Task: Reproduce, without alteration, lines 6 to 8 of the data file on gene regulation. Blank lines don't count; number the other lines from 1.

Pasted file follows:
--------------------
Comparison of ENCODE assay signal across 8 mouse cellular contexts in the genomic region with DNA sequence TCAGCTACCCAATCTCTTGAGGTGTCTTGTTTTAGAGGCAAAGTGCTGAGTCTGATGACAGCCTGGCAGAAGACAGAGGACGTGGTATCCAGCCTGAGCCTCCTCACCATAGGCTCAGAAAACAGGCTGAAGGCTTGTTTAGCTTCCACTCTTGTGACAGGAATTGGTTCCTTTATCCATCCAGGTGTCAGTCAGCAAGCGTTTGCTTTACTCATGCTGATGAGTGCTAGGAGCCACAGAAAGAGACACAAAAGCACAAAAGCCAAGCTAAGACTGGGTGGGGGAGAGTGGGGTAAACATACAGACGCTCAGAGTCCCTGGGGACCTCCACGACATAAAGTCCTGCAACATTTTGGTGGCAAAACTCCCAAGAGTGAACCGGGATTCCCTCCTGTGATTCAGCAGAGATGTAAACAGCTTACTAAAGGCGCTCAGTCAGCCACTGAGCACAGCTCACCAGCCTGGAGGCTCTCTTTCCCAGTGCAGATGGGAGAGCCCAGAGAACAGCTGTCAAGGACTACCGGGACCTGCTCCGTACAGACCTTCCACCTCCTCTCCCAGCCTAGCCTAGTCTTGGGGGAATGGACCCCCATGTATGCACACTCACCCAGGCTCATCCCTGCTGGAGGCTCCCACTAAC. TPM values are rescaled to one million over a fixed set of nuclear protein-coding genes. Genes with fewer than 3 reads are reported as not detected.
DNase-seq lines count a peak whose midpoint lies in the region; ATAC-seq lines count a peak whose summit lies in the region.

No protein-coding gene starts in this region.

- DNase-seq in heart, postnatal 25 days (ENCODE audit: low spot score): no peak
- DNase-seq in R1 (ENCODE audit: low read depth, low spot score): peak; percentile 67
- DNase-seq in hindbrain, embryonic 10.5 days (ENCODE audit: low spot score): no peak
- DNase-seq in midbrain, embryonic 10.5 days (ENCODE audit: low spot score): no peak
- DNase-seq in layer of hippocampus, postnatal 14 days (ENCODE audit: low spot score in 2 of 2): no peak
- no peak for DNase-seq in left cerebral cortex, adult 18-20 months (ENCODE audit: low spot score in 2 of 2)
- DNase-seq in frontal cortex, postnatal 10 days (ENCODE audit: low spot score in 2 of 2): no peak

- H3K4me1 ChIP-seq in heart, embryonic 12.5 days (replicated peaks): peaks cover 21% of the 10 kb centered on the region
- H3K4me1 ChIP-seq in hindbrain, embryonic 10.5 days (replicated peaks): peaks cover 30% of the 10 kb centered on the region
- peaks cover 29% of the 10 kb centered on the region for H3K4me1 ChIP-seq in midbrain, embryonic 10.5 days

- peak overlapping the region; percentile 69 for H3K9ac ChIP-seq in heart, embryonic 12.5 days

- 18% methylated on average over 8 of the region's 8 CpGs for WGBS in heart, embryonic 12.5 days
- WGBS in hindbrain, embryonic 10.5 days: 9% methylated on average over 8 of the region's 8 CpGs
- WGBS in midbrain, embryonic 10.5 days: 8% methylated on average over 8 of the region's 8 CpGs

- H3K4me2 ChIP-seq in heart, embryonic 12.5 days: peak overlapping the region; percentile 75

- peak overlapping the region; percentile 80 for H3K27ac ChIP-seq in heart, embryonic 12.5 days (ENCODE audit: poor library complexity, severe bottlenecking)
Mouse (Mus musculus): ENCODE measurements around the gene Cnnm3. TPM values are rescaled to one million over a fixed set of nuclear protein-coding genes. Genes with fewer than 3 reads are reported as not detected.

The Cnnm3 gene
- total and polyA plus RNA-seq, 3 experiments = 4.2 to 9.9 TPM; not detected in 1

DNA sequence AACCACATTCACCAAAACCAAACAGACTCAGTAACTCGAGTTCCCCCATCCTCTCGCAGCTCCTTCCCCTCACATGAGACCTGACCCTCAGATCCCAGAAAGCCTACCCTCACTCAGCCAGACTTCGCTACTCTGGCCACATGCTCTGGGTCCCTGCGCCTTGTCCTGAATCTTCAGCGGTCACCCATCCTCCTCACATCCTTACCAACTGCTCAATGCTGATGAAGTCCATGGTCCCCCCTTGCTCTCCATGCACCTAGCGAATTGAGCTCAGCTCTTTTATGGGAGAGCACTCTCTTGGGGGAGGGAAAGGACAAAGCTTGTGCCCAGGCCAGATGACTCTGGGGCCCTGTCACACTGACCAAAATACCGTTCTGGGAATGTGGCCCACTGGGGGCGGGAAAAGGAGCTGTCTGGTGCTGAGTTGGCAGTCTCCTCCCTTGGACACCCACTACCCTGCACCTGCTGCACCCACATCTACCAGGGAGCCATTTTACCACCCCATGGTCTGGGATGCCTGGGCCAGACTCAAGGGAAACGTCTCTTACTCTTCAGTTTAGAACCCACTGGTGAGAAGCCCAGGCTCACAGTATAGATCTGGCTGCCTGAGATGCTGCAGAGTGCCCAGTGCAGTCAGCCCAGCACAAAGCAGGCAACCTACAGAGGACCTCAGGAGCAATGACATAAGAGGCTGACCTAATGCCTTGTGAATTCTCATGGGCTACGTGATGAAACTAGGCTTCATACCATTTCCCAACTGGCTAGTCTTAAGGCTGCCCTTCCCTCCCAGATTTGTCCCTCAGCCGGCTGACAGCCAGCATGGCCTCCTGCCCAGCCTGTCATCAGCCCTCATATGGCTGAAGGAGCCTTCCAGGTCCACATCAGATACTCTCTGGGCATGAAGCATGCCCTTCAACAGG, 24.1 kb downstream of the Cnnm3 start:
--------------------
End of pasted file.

- DNase-seq in hindbrain, embryonic 10.5 days (ENCODE audit: low spot score): no peak
- DNase-seq in midbrain, embryonic 10.5 days (ENCODE audit: low spot score): no peak
- DNase-seq in layer of hippocampus, postnatal 14 days (ENCODE audit: low spot score in 2 of 2): no peak